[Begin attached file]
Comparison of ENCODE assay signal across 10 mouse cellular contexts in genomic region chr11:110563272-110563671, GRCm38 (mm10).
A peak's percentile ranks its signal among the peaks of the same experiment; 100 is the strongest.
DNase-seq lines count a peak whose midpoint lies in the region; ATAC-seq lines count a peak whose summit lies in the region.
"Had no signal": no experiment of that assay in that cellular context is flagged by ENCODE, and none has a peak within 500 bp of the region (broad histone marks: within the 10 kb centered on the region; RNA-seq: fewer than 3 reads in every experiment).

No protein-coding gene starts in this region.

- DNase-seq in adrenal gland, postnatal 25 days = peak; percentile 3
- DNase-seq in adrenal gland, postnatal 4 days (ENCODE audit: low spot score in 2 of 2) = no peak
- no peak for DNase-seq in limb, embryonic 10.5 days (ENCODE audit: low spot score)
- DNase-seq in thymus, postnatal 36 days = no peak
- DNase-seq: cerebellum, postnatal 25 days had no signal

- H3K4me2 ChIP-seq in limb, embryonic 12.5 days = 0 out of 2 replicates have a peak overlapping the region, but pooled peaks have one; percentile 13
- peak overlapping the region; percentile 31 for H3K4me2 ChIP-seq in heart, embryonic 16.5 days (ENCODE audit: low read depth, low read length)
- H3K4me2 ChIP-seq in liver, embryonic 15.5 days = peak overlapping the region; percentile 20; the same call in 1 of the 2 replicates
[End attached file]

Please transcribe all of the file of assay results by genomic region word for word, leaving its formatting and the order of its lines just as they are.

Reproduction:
Comparison of ENCODE assay signal across 10 mouse cellular contexts in genomic region chr11:110563272-110563671, GRCm38 (mm10).
A peak's percentile ranks its signal among the peaks of the same experiment; 100 is the strongest.
DNase-seq lines count a peak whose midpoint lies in the region; ATAC-seq lines count a peak whose summit lies in the region.
"Had no signal": no experiment of that assay in that cellular context is flagged by ENCODE, and none has a peak within 500 bp of the region (broad histone marks: within the 10 kb centered on the region; RNA-seq: fewer than 3 reads in every experiment).

No protein-coding gene starts in this region.

- DNase-seq in adrenal gland, postnatal 25 days = peak; percentile 3
- DNase-seq in adrenal gland, postnatal 4 days (ENCODE audit: low spot score in 2 of 2) = no peak
- no peak for DNase-seq in limb, embryonic 10.5 days (ENCODE audit: low spot score)
- DNase-seq in thymus, postnatal 36 days = no peak
- DNase-seq: cerebellum, postnatal 25 days had no signal

- H3K4me2 ChIP-seq in limb, embryonic 12.5 days = 0 out of 2 replicates have a peak overlapping the region, but pooled peaks have one; percentile 13
- peak overlapping the region; percentile 31 for H3K4me2 ChIP-seq in heart, embryonic 16.5 days (ENCODE audit: low read depth, low read length)
- H3K4me2 ChIP-seq in liver, embryonic 15.5 days = peak overlapping the region; percentile 20; the same call in 1 of the 2 replicates